3) The bearing performance degradation simulation test rig and test system is comprised, the theoretical calculation results is verified by house temperature data recorded during the whole life of bearing under typical service condition. The comparison result has good consistency, which demonstrates the accuracy of angular contact ball bearing dynamic stiffness and vibration model.
4) The evolution rule of contact deformation and contact stiffness between ball and outer/inner ring over the whole life under excessive preload is the same, there is a difference in amplitude. So does the oil film thickness and oil film stiffness. However, the curve shape and amplitude of contact angular between ball and outer/inner ring over the whole life is different. The evolution trend of bearing dynamic stiffness generally behaves itself in the form of increment, besides, radial stiffness rapidly grows up.
5) The evolvement curve of contact angular affected by various preload and speed is opposite. The contact angular between ball and outer ring increases with the development of axial preload. However, it adds up between ball and inner ring as the speed increases. The contact load between ball and outer/inner ring has the same trend influenced by preload or speed with EHL. The variation of preload has bigger effect on temperature rise than speed change. The oil film has little influence on contact angular, contact load and temperature under drylubricated or lightly lubricated condition.
Acknowledgements
This research work was supported by the National Key R&D Program of China (Grant No. 2018YFB2000300).
References
 S. Deng, X. Dong, Y. Cui, and G. Hu, “Analysis of dynamic stiffness characteristics of double row angular contact ball bearings,” (in Chinese), Acta Armamentarii, Vol. 36, No. 6, pp. 1140–1146, 2015. [Search CrossRef]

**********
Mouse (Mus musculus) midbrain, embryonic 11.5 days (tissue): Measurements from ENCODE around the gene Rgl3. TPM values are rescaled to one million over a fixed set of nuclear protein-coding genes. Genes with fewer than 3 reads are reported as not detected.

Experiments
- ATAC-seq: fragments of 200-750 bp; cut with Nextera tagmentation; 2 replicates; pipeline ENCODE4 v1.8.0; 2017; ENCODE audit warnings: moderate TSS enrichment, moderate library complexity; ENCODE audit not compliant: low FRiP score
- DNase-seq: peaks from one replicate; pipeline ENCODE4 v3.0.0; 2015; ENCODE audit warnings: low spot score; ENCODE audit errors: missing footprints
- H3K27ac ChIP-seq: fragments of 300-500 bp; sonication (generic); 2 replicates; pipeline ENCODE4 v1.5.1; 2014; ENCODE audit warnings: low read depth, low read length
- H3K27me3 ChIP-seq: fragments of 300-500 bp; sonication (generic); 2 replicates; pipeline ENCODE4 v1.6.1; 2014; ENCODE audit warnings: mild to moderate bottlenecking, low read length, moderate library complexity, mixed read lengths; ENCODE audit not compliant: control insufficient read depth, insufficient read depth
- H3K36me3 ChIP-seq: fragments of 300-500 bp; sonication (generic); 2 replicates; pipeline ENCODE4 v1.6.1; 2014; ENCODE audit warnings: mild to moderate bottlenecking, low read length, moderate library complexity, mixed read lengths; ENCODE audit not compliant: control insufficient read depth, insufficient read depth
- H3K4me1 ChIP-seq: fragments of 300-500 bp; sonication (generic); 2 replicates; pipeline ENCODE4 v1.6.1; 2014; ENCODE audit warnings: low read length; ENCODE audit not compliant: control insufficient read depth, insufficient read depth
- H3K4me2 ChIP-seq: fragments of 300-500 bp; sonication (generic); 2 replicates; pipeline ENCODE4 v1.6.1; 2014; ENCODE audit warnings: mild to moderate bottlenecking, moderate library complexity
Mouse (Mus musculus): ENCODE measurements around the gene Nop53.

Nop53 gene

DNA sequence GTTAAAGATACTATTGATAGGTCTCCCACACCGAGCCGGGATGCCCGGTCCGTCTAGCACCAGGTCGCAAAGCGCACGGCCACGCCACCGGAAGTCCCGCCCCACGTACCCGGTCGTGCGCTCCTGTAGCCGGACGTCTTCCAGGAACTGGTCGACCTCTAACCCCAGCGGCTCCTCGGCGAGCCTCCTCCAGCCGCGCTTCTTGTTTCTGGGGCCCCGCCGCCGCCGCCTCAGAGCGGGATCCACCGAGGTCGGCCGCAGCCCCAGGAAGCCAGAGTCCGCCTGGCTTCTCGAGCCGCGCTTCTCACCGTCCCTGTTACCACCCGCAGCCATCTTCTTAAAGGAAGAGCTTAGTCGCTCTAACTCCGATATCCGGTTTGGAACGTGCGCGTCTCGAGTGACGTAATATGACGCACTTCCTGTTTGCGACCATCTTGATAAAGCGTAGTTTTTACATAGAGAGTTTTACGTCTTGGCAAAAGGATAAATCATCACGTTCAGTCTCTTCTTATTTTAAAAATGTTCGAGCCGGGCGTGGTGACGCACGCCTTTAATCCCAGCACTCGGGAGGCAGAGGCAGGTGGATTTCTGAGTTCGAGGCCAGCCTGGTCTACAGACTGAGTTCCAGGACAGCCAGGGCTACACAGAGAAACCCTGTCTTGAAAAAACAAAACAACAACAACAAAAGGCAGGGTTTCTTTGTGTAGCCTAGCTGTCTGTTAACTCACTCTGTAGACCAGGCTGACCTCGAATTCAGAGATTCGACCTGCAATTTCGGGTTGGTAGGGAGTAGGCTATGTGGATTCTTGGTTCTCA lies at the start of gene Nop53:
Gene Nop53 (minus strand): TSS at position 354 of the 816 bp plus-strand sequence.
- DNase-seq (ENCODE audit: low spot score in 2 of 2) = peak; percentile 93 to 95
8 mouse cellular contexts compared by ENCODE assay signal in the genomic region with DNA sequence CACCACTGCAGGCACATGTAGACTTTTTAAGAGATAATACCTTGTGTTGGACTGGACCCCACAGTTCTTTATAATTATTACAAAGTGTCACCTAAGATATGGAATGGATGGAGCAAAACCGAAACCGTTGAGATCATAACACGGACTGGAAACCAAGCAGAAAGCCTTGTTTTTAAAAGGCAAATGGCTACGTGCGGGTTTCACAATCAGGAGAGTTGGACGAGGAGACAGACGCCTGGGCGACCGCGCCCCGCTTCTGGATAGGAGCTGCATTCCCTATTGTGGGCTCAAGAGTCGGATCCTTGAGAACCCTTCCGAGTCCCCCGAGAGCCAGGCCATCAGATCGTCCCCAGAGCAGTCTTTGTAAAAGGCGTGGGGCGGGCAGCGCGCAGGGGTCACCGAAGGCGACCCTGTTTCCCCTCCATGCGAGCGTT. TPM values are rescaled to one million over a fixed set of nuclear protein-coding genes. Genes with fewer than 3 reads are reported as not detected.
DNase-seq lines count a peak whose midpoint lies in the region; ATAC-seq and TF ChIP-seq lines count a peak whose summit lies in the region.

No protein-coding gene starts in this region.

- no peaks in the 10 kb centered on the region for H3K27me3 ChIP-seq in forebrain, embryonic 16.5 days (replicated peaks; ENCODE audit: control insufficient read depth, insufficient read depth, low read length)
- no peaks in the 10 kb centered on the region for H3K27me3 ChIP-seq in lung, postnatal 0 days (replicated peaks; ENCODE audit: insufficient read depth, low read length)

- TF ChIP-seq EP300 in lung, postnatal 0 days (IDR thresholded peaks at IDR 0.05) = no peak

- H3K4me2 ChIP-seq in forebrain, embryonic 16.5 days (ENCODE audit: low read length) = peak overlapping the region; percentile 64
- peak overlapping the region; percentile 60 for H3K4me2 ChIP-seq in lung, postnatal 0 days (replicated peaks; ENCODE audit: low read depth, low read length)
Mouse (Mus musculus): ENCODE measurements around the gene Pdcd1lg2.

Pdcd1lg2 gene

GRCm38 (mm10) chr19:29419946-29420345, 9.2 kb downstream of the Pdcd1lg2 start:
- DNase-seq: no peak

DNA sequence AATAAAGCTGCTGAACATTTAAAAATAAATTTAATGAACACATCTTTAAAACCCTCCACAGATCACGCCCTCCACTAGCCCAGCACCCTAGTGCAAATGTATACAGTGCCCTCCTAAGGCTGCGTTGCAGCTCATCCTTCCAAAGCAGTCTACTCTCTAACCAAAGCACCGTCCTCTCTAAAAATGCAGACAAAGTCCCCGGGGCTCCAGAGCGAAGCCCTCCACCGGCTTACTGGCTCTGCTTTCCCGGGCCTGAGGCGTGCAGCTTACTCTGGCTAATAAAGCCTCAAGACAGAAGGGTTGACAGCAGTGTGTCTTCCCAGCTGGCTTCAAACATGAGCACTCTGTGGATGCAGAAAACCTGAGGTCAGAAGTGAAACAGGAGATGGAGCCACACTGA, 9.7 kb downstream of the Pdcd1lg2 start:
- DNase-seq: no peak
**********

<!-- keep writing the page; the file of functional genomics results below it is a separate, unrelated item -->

T. Someya, JournalBearing Databook. SpringerVerlag, 1989. [Publisher]
 A. B. Jones, “A general theory for elastically constrained ball and radial roller bearings under arbitrary load and speed conditions,” Journal of Basic Engineering, Vol. 82, No. 2, pp. 309–320, Jun. 1960, https://doi.org/10.1115/1.3662587 [Publisher]
 T. A. Harris and M. N. Kotzalas, Rolling Bearing Analysis. New York: Taylor & Francis Group, 2006. [Publisher]
 A. Palmgren, Ball and Roller Bearing Engineering. Philadelphia: S.H. Burbank, 1959. [Search CrossRef]
 X. Sheng, B. Li, Z. Wu, and H. Li, “Calculation of ball bearing speedvarying stiffness,” Mechanism and Machine Theory, Vol. 81, pp. 166–180, Nov. 2014, https://doi.org/10.1016/j.mechmachtheory.2014.07.003 [Publisher]
 M. F. While, “Rolling element bearing vibration transfer characteristics: effect of stiffness,” Journal of Applied Mechanics, Vol. 46, No. 3, pp. 677–684, Sep. 1979, https://doi.org/10.1115/1.3424626 [Publisher]
 L. Houpert, “A uniform analytical approach for ball and roller bearings calculations,” Journal of Tribology, Vol. 119, No. 4, pp. 851–858, Oct. 1997, https://doi.org/10.1115/1.2833896 [Publisher]
 H. Cao, “Time varying bearing stiffness and vibration response analysis of high speed rolling bearingrotor systems,” (in Chinese), Journal of Mechanical Engineering, Vol. 50, No. 15, p. 73, 2014, https://doi.org/10.3901/jme.2014.15.073 [Publisher]
 T. C. Lim and R. Singh, “Vibration transmission through rolling element bearings, part I: bearing stiffness formulation,” Journal of Sound and Vibration, Vol. 139, No. 2, pp. 179–199, Jun. 1990, https://doi.org/10.1016/0022460x(90)90882z [Publisher]
 T. C. Lim and R. Singh, “Vibration transmission through rolling element bearings, Part II: system studies,” Journal of Sound and Vibration, Vol. 139, No. 2, pp. 201–225, Jun. 1990, https://doi.org/10.1016/0022460x(90)908832 [Publisher]